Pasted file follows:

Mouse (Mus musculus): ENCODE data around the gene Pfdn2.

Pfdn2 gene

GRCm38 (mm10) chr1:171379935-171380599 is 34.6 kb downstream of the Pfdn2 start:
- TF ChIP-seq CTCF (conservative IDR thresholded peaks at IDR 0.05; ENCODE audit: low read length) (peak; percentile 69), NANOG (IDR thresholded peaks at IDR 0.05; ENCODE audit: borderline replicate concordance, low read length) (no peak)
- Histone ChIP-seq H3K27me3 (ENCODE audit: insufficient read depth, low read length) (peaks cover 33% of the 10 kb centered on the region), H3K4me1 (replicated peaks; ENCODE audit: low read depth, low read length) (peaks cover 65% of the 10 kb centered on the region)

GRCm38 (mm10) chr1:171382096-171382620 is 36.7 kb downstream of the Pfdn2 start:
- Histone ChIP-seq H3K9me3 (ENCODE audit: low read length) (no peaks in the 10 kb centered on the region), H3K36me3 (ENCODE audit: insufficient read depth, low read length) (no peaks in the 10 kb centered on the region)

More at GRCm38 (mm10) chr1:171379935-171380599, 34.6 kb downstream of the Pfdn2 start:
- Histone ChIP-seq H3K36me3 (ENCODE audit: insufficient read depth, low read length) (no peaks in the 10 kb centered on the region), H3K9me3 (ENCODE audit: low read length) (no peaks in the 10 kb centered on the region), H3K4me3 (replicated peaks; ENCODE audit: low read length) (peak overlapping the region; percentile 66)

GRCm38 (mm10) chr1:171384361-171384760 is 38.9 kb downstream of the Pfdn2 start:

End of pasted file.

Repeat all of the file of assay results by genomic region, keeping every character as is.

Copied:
Mouse (Mus musculus): ENCODE data around the gene Pfdn2.

Pfdn2 gene

GRCm38 (mm10) chr1:171379935-171380599 is 34.6 kb downstream of the Pfdn2 start:
- TF ChIP-seq CTCF (conservative IDR thresholded peaks at IDR 0.05; ENCODE audit: low read length) (peak; percentile 69), NANOG (IDR thresholded peaks at IDR 0.05; ENCODE audit: borderline replicate concordance, low read length) (no peak)
- Histone ChIP-seq H3K27me3 (ENCODE audit: insufficient read depth, low read length) (peaks cover 33% of the 10 kb centered on the region), H3K4me1 (replicated peaks; ENCODE audit: low read depth, low read length) (peaks cover 65% of the 10 kb centered on the region)

GRCm38 (mm10) chr1:171382096-171382620 is 36.7 kb downstream of the Pfdn2 start:
- Histone ChIP-seq H3K9me3 (ENCODE audit: low read length) (no peaks in the 10 kb centered on the region), H3K36me3 (ENCODE audit: insufficient read depth, low read length) (no peaks in the 10 kb centered on the region)

More at GRCm38 (mm10) chr1:171379935-171380599, 34.6 kb downstream of the Pfdn2 start:
- Histone ChIP-seq H3K36me3 (ENCODE audit: insufficient read depth, low read length) (no peaks in the 10 kb centered on the region), H3K9me3 (ENCODE audit: low read length) (no peaks in the 10 kb centered on the region), H3K4me3 (replicated peaks; ENCODE audit: low read length) (peak overlapping the region; percentile 66)

GRCm38 (mm10) chr1:171384361-171384760 is 38.9 kb downstream of the Pfdn2 start: